If you're one of the 40 million+ caregivers in the US, then you may know the toll it can take on you financially.
But what you may not know that there may be some tax breaks that you can take advantage of. Here are just a few suggestions for ways to ease the financial burden. Of course, your own accountant or elder law attorney can give you personal advice that will be most pertinent to your own situation.
This post first appeared in the Miami Herald on March 4, 2012. It has been updated to reflect changes in the laws in 2018.
1. Claiming your parent as a dependent. Prior to 2018, you could claim a parent as a dependent if you provided more than half their support, and claim a $4,050 personal exemption for that person. For the 2018 tax year the personal exemption went away, but you still can still benefit if you can claim a qualifying relative as a dependent. The person must either live with you as a member of your household all year or be a qualified relative who doesn’t live with you. There are some basic criteria you must meet:
- Your parent may not file a joint tax return with a spouse, and cannot have an annual income that exceeds $4,150. While this amount typically does not include Social Security disability payments, it does include income from pension and retirement plans, or dividends from other investments.
- You (the caregiver) can not be claimed as a dependent on any other tax return.
- You must provide at least one-half of your parent's total support.
You can find learn more about claiming your parent as a dependent by downloading the IRS 501 Publication.
As complicated as it seems, it becomes even more involved if the support is provided by multiple siblings. If each sibling contributes at least 10% of the overall care expenses, then you must have an agreement each year that states which sibling will take the deduction. More information on this can be found in the IRS Form 2120.
2. Deducting the expenses for Medical Care of your parent(s). If you provide the funds for more than 50% of either one or both parents' overall medical expenses you may be able to deduct these expenses on your tax return. Some key criteria are:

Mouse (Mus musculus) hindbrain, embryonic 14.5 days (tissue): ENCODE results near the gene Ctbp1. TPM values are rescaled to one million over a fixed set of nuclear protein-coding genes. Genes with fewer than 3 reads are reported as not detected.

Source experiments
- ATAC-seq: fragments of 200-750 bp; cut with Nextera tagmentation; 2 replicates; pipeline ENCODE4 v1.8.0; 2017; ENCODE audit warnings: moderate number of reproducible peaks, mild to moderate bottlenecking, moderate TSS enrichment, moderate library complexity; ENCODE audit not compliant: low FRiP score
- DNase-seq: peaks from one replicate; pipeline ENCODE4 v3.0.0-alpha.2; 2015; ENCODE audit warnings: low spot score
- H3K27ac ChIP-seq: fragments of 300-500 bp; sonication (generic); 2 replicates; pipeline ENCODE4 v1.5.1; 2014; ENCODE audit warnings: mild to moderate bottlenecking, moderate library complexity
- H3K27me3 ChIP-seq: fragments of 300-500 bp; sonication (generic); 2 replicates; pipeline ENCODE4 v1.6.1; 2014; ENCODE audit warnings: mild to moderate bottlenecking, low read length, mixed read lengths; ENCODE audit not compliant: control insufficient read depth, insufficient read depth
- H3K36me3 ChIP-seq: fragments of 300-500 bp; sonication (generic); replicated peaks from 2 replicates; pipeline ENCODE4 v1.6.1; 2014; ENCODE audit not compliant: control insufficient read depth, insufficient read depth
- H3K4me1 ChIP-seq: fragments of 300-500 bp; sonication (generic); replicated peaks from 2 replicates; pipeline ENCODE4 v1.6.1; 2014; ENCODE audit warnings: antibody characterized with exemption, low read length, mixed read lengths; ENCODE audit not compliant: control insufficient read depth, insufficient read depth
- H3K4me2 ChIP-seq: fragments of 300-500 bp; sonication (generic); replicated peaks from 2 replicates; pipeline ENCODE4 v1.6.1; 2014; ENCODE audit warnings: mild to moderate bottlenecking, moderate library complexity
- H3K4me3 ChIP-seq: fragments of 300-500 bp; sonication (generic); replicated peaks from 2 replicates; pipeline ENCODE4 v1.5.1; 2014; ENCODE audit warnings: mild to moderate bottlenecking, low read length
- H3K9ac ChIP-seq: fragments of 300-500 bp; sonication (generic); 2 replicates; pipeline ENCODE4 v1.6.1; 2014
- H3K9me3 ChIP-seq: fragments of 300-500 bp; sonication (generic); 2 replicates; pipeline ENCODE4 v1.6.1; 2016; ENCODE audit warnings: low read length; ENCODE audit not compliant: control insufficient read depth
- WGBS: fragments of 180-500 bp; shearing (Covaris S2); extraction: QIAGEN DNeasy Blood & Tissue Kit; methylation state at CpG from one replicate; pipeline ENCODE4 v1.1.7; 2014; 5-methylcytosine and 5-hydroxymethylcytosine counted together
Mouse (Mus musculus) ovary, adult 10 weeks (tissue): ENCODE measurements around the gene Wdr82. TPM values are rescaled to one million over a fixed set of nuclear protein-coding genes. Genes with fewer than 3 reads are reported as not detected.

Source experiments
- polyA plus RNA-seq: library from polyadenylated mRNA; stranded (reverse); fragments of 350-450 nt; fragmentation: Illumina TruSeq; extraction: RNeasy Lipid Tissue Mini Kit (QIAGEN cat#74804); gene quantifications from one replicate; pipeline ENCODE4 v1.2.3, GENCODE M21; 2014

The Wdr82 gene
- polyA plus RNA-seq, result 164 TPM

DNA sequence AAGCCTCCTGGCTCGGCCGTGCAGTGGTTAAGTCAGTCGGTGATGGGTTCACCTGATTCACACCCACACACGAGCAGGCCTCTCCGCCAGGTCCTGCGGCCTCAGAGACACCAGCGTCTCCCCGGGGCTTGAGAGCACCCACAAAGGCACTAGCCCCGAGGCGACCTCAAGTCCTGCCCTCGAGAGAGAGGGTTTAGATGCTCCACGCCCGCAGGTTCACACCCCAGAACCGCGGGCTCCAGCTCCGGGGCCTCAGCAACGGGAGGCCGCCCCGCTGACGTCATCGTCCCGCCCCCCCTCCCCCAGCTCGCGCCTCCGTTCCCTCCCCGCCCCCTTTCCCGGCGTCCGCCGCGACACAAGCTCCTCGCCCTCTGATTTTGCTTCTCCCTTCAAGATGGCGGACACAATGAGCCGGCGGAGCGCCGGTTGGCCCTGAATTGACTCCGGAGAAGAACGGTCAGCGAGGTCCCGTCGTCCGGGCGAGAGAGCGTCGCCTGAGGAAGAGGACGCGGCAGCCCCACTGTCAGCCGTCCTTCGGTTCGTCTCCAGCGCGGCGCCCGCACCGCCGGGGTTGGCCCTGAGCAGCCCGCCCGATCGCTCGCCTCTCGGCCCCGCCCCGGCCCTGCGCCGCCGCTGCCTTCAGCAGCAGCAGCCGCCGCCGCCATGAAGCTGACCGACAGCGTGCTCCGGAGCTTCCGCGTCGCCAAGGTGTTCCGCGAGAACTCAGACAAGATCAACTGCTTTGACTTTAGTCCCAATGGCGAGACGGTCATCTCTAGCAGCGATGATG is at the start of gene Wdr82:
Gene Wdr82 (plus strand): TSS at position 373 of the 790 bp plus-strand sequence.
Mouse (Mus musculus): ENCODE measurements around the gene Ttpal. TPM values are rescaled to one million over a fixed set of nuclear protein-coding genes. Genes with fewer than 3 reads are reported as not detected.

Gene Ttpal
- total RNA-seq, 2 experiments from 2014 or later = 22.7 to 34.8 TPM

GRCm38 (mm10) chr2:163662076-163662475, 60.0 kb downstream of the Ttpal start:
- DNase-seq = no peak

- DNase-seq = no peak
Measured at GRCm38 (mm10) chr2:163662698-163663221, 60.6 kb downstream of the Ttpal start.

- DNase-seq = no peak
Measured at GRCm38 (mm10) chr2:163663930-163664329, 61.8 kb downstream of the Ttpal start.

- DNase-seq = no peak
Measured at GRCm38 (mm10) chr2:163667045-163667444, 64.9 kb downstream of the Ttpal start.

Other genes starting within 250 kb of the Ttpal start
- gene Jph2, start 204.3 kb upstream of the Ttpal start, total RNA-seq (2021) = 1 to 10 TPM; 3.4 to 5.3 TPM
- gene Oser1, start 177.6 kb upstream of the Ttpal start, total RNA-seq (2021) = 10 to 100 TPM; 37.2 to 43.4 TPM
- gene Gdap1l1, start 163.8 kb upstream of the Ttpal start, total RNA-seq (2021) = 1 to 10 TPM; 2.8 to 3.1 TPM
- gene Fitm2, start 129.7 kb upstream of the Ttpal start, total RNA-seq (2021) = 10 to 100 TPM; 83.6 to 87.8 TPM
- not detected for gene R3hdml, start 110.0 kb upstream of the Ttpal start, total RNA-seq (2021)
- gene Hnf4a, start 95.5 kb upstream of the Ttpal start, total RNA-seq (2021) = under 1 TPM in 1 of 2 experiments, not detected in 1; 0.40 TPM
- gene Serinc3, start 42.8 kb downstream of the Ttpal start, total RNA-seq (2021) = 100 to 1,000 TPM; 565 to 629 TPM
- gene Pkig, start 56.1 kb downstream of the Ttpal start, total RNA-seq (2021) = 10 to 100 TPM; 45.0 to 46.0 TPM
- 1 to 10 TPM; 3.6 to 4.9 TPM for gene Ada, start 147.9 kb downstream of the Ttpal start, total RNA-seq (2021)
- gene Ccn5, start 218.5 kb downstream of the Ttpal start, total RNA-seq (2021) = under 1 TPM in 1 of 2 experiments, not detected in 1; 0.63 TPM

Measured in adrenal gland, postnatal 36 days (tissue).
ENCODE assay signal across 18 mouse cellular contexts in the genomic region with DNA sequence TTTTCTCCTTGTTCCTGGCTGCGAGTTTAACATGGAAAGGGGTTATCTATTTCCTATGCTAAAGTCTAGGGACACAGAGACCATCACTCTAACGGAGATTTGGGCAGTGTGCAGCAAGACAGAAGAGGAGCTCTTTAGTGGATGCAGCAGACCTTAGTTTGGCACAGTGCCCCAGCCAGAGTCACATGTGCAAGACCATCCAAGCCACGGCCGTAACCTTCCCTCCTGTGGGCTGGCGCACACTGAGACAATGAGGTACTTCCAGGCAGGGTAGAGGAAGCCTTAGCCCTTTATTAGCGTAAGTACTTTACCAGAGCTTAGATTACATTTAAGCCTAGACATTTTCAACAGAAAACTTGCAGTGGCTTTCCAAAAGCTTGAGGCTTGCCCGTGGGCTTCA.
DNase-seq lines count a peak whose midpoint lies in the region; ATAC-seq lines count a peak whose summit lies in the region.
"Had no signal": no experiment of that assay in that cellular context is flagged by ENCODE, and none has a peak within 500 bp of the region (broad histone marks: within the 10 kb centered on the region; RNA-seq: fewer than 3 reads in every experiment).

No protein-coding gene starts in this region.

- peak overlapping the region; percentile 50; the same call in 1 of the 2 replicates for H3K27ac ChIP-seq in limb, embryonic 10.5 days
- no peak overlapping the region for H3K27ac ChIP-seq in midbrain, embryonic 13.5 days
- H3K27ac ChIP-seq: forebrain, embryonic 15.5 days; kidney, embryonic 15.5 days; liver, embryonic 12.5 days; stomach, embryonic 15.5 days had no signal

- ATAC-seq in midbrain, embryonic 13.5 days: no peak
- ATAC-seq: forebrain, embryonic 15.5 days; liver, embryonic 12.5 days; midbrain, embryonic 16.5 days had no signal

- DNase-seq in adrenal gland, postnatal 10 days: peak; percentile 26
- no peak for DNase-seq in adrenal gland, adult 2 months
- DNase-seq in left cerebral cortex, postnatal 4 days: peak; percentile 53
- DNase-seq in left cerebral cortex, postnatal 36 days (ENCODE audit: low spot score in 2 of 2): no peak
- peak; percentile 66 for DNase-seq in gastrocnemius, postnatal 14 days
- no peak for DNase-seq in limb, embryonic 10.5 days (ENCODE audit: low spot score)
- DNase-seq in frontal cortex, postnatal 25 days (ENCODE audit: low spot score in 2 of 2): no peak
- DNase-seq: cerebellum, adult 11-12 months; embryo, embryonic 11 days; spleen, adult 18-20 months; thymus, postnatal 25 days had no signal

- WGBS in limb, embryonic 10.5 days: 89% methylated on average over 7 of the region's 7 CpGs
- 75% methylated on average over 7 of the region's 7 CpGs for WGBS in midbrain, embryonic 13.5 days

- The amount you spend must exceed 7.5% of your own adjusted gross income.
- You may only deduct expenses that are not reimbursable by medicare or private insurance and those that are outlined in the IRS Publication 503. These expenses include: transportation to medical expenses, medication expenses; home healthcare, and premiums for Long-Term Healthcare Insurance, and medical equipment.
- The expenses must be for one who is chronically ill and whose need for care has been documented and prescribed by a physician or other health care practitioner.
Deduction of Living Expenses If you have a parent living with you, there are living expenses that may be deductible on your tax returns. If you renovate a room in your home to make it accessible for your parent, the costs may be deductible, but only to a limited extent. Any increased value to your home is not allowed.
The IRS allows you to claim a portion of your home if your parent lives with you. You can claim "fair rental value" and include a portion of utilities and other household expenses as well. However, if you're in a high income tax bracket the amount you are permitted to claim as a deduction decreases. More information on this can be found in the IRS 501 Publication.
There is clearly not enough of tax relief help available to those providing help to an aging or frail parent. If you're currently a caregiver it's important to learn about potential tax breaks. Even if you don't qualify it's a good idea to keep abreast of available information because as the population ages and the number of boomer caregivers increases, we are likely to see changes in the laws that will provide relief for caregivers.
Here are a few other articles that you may find helpful:
If you need help finding a financial or legal professional who is knowledgeable about these matters, email or give us a call and we'll recommend individuals in south Florida.
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